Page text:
www.honeycomb.io has great stickers
Monitoring and metrics! Theoretically any system that a human cares about could be monitored with these four patterns:
I’m hardly the first to notice there’s overlap... https://medium.com/devopslinks/how-to-monitor-the-sre-golden-signals-1391cadc7524 is a good starting point to read from. I haven’t seen these compressed to a single metric set yet, probably from not looking hard enough. Or because “DURSLEy” is too dumb for real pros.
- Duration: How long are things taking to complete?
- Utilization: How many resources are used?
- Rate: How many things are happening now?
- Saturation: How many resources are left?
- Latency: How long do things wait to start?
- Errors: Are there known problems?
- Yes: We’re done
These are popular metrics to monitor because they can be easily built up from existing sensors. They provide functional details of a service, in data that is fairly easy to derive information from.
In an ideal world, those metrics are measuring “things” and “resources” that are directly applicable to the business need. Sales made. Units produced.
In a less ideal world, machine readable metrics are often used as a proxy to value, because they are easier to measure. CPU load consumed. Amount of traffic routed.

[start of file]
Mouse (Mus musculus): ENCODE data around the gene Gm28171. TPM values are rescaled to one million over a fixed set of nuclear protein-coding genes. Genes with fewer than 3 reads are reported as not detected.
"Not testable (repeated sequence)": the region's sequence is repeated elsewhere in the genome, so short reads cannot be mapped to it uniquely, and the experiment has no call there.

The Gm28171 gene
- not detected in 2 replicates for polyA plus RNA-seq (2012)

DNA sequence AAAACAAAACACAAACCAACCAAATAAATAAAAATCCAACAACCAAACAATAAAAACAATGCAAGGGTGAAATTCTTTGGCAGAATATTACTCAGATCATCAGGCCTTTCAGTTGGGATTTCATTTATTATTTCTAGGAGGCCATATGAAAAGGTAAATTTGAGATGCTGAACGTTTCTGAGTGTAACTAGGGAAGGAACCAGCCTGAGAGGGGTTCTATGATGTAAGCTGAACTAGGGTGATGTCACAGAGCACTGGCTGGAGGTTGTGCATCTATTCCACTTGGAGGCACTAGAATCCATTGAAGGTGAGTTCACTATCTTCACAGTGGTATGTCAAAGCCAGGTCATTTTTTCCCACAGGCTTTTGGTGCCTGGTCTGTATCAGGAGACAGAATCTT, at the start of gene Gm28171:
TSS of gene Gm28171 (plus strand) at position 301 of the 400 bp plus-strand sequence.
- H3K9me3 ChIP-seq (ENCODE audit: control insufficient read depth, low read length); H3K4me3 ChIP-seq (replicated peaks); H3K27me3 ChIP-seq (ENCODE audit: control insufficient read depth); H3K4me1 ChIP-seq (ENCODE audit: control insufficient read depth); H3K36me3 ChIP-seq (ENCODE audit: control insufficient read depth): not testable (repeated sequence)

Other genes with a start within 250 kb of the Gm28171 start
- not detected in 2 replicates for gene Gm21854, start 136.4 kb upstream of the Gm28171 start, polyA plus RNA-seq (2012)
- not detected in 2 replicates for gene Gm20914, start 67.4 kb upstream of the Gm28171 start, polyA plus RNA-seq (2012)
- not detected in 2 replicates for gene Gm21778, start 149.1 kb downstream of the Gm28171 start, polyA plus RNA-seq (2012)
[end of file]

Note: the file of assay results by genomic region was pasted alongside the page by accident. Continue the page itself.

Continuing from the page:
In the best of all possible worlds, the report writer is working directly with business objectives. CAPS is a metric set that uses business level input to provide success indicators of a service, producing knowledge and wisdom from data and information.
- Capacity: How much can we do for customers now?
- Availability: Can customers use the system now?
- Performance: Are customers getting a good experience now?
- Scalability: How many more customers could we handle now?
These metrics present the highest value to the organization, particularly when they can be tied to insight about root cause and remediation. That is notably not easy to do, but far more valuable than yet another CPU metric.
Report writers can build meaningful KPIs and SLOs from CAPS metrics. KPIs and SLOs built from DURSLEy metrics are also useful, but they have to be used as abstractions of the organization’s actual mission.
Examples: the number of tents deployed to a disaster area is a CAPS metric, but any measure of resources consumed by deploying those tents is a DURSLEy metric. Synthetic transactions showing ordering is possible: CAPS. Load metrics showing all components are idle: DURSLEy.